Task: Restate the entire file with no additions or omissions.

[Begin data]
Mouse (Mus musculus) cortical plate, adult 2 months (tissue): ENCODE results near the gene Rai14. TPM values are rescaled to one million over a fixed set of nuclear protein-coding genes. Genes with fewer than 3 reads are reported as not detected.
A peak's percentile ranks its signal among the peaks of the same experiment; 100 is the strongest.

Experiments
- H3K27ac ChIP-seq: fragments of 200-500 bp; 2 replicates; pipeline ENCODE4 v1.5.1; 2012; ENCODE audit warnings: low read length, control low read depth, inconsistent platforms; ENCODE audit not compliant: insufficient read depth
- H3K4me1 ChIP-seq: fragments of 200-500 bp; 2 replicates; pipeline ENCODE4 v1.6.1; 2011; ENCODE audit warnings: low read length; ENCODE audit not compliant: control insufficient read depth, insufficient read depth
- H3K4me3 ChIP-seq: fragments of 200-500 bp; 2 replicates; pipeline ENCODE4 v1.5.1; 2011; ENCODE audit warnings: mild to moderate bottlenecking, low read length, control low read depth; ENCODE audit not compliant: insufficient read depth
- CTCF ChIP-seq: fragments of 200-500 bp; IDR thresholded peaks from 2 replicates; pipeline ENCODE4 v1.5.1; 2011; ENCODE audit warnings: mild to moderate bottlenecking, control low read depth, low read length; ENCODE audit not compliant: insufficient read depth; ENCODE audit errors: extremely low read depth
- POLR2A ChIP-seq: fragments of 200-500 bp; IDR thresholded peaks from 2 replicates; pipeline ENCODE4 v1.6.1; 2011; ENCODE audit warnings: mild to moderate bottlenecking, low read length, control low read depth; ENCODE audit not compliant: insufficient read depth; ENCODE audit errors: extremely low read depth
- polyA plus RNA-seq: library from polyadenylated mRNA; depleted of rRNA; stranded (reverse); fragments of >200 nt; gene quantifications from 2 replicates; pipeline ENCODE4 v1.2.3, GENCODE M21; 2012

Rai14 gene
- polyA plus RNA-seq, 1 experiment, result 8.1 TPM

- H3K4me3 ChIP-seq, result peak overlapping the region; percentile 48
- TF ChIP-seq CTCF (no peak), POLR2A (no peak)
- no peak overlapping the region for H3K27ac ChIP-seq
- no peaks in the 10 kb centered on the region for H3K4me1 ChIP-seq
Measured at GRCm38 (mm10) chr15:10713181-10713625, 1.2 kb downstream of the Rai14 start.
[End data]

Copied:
Mouse (Mus musculus) cortical plate, adult 2 months (tissue): ENCODE results near the gene Rai14. TPM values are rescaled to one million over a fixed set of nuclear protein-coding genes. Genes with fewer than 3 reads are reported as not detected.
A peak's percentile ranks its signal among the peaks of the same experiment; 100 is the strongest.

Experiments
- H3K27ac ChIP-seq: fragments of 200-500 bp; 2 replicates; pipeline ENCODE4 v1.5.1; 2012; ENCODE audit warnings: low read length, control low read depth, inconsistent platforms; ENCODE audit not compliant: insufficient read depth
- H3K4me1 ChIP-seq: fragments of 200-500 bp; 2 replicates; pipeline ENCODE4 v1.6.1; 2011; ENCODE audit warnings: low read length; ENCODE audit not compliant: control insufficient read depth, insufficient read depth
- H3K4me3 ChIP-seq: fragments of 200-500 bp; 2 replicates; pipeline ENCODE4 v1.5.1; 2011; ENCODE audit warnings: mild to moderate bottlenecking, low read length, control low read depth; ENCODE audit not compliant: insufficient read depth
- CTCF ChIP-seq: fragments of 200-500 bp; IDR thresholded peaks from 2 replicates; pipeline ENCODE4 v1.5.1; 2011; ENCODE audit warnings: mild to moderate bottlenecking, control low read depth, low read length; ENCODE audit not compliant: insufficient read depth; ENCODE audit errors: extremely low read depth
- POLR2A ChIP-seq: fragments of 200-500 bp; IDR thresholded peaks from 2 replicates; pipeline ENCODE4 v1.6.1; 2011; ENCODE audit warnings: mild to moderate bottlenecking, low read length, control low read depth; ENCODE audit not compliant: insufficient read depth; ENCODE audit errors: extremely low read depth
- polyA plus RNA-seq: library from polyadenylated mRNA; depleted of rRNA; stranded (reverse); fragments of >200 nt; gene quantifications from 2 replicates; pipeline ENCODE4 v1.2.3, GENCODE M21; 2012

Rai14 gene
- polyA plus RNA-seq, 1 experiment, result 8.1 TPM

- H3K4me3 ChIP-seq, result peak overlapping the region; percentile 48
- TF ChIP-seq CTCF (no peak), POLR2A (no peak)
- no peak overlapping the region for H3K27ac ChIP-seq
- no peaks in the 10 kb centered on the region for H3K4me1 ChIP-seq
Measured at GRCm38 (mm10) chr15:10713181-10713625, 1.2 kb downstream of the Rai14 start.